بررسی اثر رسپتورهای NMDA در جسم مخطط بر یادگیری معکوس واکنشی
|کد مقاله||سال انتشار||مقاله انگلیسی||ترجمه فارسی||تعداد کلمات|
|37033||2004||9 صفحه PDF||سفارش دهید||محاسبه نشده|
Publisher : Elsevier - Science Direct (الزویر - ساینس دایرکت)
Journal : Neurobiology of Learning and Memory, Volume 82, Issue 2, September 2004, Pages 81–89
In mammals, the dorsomedial striatum is one brain area shown to be critical for the flexible shifting of response patterns. At present, the neurochemical mechanisms that underlie learning during a shift in response patterns are unknown. The present study examined the effects of NMDA competitive antagonist, dl-2-amino-5-phosphonopentanoic acid (AP-5), injected into the dorsomedial striatum on the acquisition and reversal of a response discrimination. Male Long-Evans rats were tested across two consecutive days in a modified cross-maze. Rats received an infusion of either saline or AP-5 (5 or 25 nmol) 5 min prior to each test session. In the acquisition phase rats learned to turn in one direction (right or left) to receive a cereal reinforcement. In the reversal learning phase rats learned to turn in the opposite direction as in the acquisition phase. In both phases, criterion was achieved when a rat made 10 consecutive correct trials. Infusions of AP-5 did not impair acquisition, but impaired reversal learning of a response discrimination in a dose-dependent fashion. The reversal learning deficit induced by AP-5 resulted from reversions back to the originally learned response pattern following the initial shift. These results suggest that activation of NMDA receptors in the dorsomedial striatum are critical for the flexible shifting of response patterns by enhancing the reliable execution of a new response pattern under changing task contingencies.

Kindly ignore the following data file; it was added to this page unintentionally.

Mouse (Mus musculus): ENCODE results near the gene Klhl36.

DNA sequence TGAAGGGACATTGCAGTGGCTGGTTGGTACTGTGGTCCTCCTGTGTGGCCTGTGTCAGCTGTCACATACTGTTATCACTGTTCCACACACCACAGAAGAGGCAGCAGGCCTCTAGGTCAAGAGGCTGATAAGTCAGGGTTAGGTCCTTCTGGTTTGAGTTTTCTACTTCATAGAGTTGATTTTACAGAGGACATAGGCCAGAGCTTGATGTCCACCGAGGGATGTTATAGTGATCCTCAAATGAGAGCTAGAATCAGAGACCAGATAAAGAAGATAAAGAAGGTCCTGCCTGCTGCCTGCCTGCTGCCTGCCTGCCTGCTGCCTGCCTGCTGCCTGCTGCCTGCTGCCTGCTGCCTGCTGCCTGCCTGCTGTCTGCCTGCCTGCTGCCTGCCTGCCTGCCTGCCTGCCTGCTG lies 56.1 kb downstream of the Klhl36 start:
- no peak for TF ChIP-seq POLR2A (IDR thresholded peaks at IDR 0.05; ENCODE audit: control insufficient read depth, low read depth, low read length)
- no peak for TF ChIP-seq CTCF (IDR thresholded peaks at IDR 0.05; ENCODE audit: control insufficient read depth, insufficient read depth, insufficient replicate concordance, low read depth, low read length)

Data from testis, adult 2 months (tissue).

One idea about the role of the striatum in learning and memory is that it has a unitary function supporting the acquisition of stimulus–response associations or “egocentric” response learning (Colombo, Davis, & Volpe, 1989; Cook & Kesner, 1988; Kesner, Bolland, & Dakis, 1993; Knowlton, Mangels, & Squire, 1996; McDonald & White, 1993; Mishkin, Malamut, & Bachevalier, 1984; Packard, Hirsh, & White, 1989; Packard & McGaugh, 1992; Potegal, 1969; Potegal, Copack, de Jung, Krauthamer, & Gilman, 1971). More recent studies indicate that the dorsolateral striatum, in particular, may be an area critical for the learning of arbitrary stimulus–response associations (Devan, McDonald, & White, 1999; Featherstone and McDonald, 2004a and Featherstone and McDonald, 2004b; Jog, Kubota, Connolly, Hillegaart, & Graybiel, 1999; Packard & McGaugh, 1996; Packard, 1999; Reading, Dunnet, & Robbins, 1991; White & McDonald, 2001; Yin, Knowlton, & Balleine, 2004). For example, rats with dorsolateral striatal lesions are impaired in learning a conditional discrimination, which requires associating a specific visual or auditory stimulus with a particular lever press response (Featherstone and McDonald, 2004a and Featherstone and McDonald, 2004b; Reading et al., 1991). Furthermore, recording from neurons in the rat dorsolateral striatum during the acquisition of a tone–response conditional discrimination indicate this area is critical for learning of stimulus–response associations (Jog et al., 1999). As performance improved in acquisition of the tone–response discrimination there was a concomitant increase in the percentage of neurons that showed correlated firing to a particular aspect of the task, e.g., initiation of movement or tone presentation. In addition, this selective activation of dorsolateral striatal neurons to different aspects of the learned stimulus–response association remained stable for weeks (Jog et al., 1999). Thus, findings from recording of dorsolateral striatal neurons and lesions of this area suggest that the dorsolateral striatum may be crucial for stimulus–response learning.